The former players alone is enough to make me more positive than I was when he was hired, when my feeling was roughly "please let this not be real." And a recruiting class well below Tennessee standards can be excused easily enough when you realize what kind of hole he had to climb out of. But, on the other side of the coin, Jones hasn't done anything to prove that he can win over elite high school talent. He wasn't in a position to do it at Cincinnati, and he was unable to do it while playing from behind this year at Tennessee. Winning over former elite talent is good, but if he can't convince today's high-schoolers he's going to win, he won't win.
For the last several years, Tennessee has been in a constant cycle of brief hopes and crushing disappointments. Even in the darkest hours, there was room for hope, albeit not room for well-founded confidence. In his second recruiting class, Dooley had Lamar Dawson and Gabe Wright lined up to come to Knoxville. And then signing day came, and one went to Auburn and the other to Southern California. In 2012, even those who had written Dooley off as a head coach saw enough talent in Tyler Bray, Justin Hunter, and Cordarrelle Patterson to win eight games in spite of the coaching. And the season came, and we saw the defense, and we saw 5-7. This weekend, it looked like Butch Jones had done the work to flip Carl Lawson and Vonn Bell to Tennessee and had a legitimate chance at Levenberry. When the smoke cleared, Lawson was at Auburn, Bell at Ohio State, and Levenberry at Florida State.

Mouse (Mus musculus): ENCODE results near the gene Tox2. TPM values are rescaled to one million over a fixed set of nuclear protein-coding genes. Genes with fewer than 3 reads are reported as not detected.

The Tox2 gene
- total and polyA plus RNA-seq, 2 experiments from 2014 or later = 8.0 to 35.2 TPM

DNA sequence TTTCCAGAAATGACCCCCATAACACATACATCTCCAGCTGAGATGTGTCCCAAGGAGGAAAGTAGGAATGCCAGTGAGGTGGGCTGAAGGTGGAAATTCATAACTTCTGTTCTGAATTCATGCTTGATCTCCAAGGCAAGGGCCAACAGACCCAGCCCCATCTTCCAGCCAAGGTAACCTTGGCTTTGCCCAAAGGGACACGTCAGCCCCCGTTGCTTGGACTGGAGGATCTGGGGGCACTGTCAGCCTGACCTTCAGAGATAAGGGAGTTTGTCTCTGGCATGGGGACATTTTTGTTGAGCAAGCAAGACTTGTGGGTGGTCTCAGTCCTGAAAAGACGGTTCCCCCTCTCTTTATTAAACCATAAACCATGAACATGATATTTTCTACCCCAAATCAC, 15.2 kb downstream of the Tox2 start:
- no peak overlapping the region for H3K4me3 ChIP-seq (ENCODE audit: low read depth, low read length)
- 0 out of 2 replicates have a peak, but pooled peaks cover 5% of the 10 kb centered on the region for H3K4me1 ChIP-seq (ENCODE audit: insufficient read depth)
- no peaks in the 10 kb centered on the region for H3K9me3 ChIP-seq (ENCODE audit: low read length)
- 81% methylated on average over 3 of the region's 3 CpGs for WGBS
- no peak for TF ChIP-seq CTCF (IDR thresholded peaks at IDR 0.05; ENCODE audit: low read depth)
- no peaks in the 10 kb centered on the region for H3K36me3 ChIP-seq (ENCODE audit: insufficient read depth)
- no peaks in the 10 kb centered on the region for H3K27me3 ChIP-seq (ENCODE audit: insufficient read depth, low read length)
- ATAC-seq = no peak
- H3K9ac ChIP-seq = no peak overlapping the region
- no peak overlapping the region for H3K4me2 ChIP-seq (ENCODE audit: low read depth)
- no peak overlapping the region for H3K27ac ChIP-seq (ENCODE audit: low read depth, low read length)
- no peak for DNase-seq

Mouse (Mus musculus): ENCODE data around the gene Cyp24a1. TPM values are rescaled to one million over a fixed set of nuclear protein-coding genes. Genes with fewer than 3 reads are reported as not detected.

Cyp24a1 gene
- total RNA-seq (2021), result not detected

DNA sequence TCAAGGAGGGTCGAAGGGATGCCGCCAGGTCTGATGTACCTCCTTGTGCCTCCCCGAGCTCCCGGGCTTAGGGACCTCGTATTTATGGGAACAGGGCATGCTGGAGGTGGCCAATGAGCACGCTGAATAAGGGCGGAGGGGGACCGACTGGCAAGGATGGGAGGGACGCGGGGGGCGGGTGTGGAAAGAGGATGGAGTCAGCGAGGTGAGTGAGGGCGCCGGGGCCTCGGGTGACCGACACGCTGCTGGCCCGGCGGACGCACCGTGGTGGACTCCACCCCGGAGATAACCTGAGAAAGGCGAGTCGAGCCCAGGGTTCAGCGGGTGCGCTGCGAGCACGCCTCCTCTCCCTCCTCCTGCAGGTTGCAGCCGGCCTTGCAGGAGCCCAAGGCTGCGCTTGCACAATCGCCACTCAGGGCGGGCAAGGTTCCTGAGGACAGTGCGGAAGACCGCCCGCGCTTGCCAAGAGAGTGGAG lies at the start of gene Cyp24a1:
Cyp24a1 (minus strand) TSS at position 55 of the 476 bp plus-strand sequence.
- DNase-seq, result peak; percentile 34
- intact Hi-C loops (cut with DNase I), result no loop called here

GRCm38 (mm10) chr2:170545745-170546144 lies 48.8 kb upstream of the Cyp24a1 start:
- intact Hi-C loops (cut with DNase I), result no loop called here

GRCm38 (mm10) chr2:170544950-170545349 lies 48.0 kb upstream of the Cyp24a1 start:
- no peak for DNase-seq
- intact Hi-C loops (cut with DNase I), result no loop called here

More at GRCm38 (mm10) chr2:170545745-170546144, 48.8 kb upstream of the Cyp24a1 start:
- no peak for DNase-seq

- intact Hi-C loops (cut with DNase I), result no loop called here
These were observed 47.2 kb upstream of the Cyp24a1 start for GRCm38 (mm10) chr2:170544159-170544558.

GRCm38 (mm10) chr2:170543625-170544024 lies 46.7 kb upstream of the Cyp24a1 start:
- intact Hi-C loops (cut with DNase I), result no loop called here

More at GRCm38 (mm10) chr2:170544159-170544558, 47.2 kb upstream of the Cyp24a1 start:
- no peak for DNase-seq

Again, there is enough hope that Tennessee fans shouldn't write off Jones' tenure as a failure before it starts. He won over the former players. This year's mediocre recruiting class falls mostly in Dooley. Jones is making the legacies a recruiting focus--he already has a commitment from Vic Wharton and he spent the evening of the 2013 Signing Day on the phone with 2014 prospect Todd Kelly Jr.--and as he's so fond of reminding us, recruiting is about relationships, and he has a full year to build them. Not to mention that Tennessee still, to a large degree, recruits itself. Even Dooley started his tenure with a pair of top 15 classes. And Jones has won championships, albeit at much lower levels. But is there reason for confidence that we won't, yet again, have the ball pulled away at the last second? Not yet. He hasn't shown he can recruit at an SEC level, and he hasn't shown he can beat superior teams with lesser players. Tennessee fans are in for yet another spring of being able to hope for the positives but not having any reason to count on them. But starting today, the Dooley excuse is over** and Jones stands or falls on his own. May he take those hopes and turn them into certainties. May he stand.
*I don't speak for all of the Tennessee faithful, but I speak for one of them. Which is me.
**At least it's over for recruiting. I will continue bemoaning the state of the roster Dooley left behind, but on the field, whether Jones stands or falls will be about whether he makes the best of what he has, not whether he wins an SEC championship in year one.